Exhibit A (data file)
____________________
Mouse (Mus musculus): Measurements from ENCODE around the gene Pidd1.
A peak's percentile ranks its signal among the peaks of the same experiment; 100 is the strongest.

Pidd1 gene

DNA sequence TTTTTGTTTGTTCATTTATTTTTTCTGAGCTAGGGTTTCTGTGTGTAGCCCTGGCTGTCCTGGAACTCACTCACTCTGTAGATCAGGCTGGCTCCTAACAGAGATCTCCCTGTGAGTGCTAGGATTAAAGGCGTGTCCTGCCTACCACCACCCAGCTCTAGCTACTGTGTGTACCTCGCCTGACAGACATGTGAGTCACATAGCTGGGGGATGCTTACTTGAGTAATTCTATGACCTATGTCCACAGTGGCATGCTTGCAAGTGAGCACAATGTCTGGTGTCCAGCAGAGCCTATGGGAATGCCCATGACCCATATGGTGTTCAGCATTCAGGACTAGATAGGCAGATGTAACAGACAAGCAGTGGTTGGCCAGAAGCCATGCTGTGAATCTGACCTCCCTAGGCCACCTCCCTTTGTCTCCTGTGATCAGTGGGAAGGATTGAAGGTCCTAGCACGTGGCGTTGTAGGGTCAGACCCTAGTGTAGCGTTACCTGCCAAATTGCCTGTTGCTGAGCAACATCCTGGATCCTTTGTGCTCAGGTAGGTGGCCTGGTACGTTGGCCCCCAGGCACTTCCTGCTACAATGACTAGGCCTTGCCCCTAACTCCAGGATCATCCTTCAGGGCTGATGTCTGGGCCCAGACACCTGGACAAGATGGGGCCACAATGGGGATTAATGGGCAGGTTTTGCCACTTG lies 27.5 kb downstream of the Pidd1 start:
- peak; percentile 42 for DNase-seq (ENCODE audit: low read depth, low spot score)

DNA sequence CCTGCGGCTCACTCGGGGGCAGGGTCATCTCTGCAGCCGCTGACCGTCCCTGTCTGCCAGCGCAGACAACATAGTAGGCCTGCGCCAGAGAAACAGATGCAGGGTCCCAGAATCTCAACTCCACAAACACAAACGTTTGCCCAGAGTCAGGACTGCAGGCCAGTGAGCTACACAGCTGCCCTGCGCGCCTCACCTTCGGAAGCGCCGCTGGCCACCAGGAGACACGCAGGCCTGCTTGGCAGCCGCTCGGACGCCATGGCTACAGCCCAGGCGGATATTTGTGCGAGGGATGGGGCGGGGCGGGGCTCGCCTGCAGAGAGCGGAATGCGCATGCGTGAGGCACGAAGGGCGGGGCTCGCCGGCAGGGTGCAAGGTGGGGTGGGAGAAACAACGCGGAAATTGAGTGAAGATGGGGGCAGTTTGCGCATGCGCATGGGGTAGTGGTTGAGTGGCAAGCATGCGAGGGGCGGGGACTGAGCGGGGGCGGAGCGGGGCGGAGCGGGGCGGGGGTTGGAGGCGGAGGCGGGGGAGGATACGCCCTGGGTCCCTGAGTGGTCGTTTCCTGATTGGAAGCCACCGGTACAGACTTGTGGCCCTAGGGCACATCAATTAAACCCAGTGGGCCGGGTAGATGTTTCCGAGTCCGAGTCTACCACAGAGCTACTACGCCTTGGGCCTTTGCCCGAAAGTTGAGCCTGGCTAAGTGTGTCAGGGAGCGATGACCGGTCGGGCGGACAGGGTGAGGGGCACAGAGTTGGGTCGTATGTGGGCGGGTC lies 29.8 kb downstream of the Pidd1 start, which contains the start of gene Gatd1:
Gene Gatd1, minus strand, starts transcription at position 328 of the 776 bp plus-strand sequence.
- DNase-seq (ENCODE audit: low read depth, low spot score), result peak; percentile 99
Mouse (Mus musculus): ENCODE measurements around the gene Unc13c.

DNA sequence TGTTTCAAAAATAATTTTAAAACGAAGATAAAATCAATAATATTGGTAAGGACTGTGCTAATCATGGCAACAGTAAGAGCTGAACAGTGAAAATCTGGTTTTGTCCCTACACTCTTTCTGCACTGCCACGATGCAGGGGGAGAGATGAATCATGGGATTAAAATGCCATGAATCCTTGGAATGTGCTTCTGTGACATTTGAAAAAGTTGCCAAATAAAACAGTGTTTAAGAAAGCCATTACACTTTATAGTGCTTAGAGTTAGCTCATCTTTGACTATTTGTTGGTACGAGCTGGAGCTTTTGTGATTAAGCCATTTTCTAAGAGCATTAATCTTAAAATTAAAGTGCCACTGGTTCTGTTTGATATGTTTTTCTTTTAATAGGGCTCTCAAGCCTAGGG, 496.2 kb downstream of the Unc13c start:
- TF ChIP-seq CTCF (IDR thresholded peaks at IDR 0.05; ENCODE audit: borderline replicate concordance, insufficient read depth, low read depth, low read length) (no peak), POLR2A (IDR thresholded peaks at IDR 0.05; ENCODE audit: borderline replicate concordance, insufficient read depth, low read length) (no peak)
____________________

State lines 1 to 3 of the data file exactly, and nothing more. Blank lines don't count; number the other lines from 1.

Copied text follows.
Mouse (Mus musculus): Measurements from ENCODE around the gene Pidd1.
A peak's percentile ranks its signal among the peaks of the same experiment; 100 is the strongest.

Pidd1 gene